Whose Critique Matters? Critic Identity, Audience, and Public Opinion (with Anil Menon and Abir Gitlin)
The goal of this study is to examine how individuals respond to and evaluate criticism regarding their human rights’ record based on the context in which such criticism is delivered, specifically the identity of the criticizer and the audience hearing the criticism. Focusing on Israel, one of “the most common targets of the global spotlight” when it comes to human rights concerns (Hafner-Burton 2008, 691), the study assesses two questions. First, does a critic’s identity – whether they are a member of the ingroup, diaspora, or outgroup – independently affect evaluations of the critic and the criticism? Second, does the stated audience to whom this criticism is delivered – either to an ingroup or outgroup audience – shape these evaluations? We tackle these questions using an original survey experiment that manipulates both the identity of the critic and the audience hearing the criticism.
“A Jewish Atom Bomb”: The Construction of a Scientific Diaspora (with Or Rabinowitz-Batz)
The nexus between transnational mobilization and Science and Technology Studies has become a productive research site to study the formation of scientific activism, the influence of mass mobilization on scientific developments, and the utilization of science for governments’ goals. This article studies the attempts of Dr. Chaim Weizmann, a prominent chemist and a Zionist leader, to utilize the Jewish involvement in the American nuclear project as a political lobby abroad as well as a scientific resource for the “homeland.” Empirically, the article draws on new archival evidence and uncovers the hitherto unknown early efforts of the Zionist movement to achieve nuclear energy. Theoretically, rather than starting the analysis with a scientific-diasporic network ready to be mobilized, we trace the micro-level attempts to animate or construct a “scientific diaspora.” Situated within the literature on STS and social movements in addition to the literature on "science diplomacy," the analysis bridges them together by studying selective mobilization in the context of a national movement.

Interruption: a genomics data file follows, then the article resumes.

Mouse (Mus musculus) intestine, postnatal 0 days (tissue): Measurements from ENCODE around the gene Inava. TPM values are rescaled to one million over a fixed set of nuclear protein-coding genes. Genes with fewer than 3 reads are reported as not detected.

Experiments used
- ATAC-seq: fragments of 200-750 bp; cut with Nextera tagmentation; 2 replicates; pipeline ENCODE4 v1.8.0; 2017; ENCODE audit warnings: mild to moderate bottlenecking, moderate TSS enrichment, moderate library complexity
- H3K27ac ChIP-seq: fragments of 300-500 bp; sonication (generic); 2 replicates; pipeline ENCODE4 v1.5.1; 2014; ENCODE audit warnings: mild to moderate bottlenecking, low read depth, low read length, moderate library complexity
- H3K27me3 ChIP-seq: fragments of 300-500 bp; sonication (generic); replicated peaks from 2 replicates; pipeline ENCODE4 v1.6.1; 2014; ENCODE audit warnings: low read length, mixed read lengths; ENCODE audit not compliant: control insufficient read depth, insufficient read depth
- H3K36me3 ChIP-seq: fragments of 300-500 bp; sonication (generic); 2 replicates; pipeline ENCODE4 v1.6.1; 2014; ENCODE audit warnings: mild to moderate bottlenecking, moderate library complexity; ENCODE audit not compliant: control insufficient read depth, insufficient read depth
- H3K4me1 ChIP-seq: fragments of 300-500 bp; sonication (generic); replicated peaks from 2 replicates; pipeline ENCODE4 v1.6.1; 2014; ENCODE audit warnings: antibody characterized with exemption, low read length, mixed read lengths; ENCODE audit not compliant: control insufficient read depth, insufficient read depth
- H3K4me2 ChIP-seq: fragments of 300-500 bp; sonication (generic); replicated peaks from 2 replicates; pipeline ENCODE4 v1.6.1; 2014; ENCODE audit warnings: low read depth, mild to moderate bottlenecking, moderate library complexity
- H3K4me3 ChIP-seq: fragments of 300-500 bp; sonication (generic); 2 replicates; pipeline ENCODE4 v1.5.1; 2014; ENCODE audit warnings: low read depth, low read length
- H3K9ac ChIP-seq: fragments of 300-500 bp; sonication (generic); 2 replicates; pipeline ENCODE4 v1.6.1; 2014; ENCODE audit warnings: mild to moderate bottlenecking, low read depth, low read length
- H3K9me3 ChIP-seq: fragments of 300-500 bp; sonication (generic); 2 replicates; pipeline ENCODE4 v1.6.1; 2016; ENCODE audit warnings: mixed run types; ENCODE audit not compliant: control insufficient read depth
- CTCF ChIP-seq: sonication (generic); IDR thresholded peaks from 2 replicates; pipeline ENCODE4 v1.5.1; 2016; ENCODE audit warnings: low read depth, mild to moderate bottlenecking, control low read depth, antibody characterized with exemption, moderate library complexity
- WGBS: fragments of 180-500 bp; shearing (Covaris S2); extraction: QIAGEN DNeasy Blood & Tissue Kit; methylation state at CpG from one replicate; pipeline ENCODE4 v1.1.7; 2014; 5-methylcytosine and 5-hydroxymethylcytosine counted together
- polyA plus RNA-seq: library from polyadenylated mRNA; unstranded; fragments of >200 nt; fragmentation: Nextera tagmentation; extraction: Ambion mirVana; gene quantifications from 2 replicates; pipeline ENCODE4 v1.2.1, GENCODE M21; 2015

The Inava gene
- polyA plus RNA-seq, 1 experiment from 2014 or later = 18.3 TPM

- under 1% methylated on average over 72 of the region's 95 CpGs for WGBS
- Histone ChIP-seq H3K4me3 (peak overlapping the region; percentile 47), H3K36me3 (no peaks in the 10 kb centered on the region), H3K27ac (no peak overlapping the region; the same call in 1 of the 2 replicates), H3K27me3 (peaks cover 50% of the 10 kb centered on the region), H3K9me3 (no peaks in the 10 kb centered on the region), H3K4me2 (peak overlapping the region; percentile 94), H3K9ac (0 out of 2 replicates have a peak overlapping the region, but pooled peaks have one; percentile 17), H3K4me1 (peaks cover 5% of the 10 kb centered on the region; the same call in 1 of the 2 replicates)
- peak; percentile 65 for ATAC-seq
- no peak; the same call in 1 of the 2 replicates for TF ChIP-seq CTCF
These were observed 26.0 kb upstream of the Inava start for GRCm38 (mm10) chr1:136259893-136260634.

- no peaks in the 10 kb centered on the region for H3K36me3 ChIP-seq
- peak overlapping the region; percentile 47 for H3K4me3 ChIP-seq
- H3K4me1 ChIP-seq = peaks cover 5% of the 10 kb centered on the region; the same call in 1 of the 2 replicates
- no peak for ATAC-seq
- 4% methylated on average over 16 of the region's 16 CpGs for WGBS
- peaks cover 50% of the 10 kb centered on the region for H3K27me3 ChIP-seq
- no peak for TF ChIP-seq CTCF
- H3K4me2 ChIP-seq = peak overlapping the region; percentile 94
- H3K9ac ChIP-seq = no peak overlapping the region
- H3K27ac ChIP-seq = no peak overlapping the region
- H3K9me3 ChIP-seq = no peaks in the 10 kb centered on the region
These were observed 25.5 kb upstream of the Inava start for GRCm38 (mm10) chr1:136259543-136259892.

"Servant of Many Masters": The Multiple Commitments of State-agents (with Gadi Heimann and Zohar Kampf)
Personal commitments are a ubiquitous but undertheorized phenomenon in the everyday wheels of world politics. While resonating with multiple threads in International Relations Theory, the role of individuals' commitments in statecraft, diplomacy, and foreign policy has hardly been addressed in and of itself. Building on the recent focus on individual-level explanations in IR as well as on the everyday dimensions of world politics, the article offers a comprehensive theorization of commitment and demonstrates its omnipresence in the decision-making processes of state-agents. Following a conceptual discussion on commitment, we examine the factors that shape how state-agents manage their multiple commitments, paying specific attention to moments of tension between two or more commitments. Finally, relying on Israeli, French, and EU diplomatic archives, we examine three case studies that show how and why state agents dedicate time, energy, and resources to advance interests other than those of the state.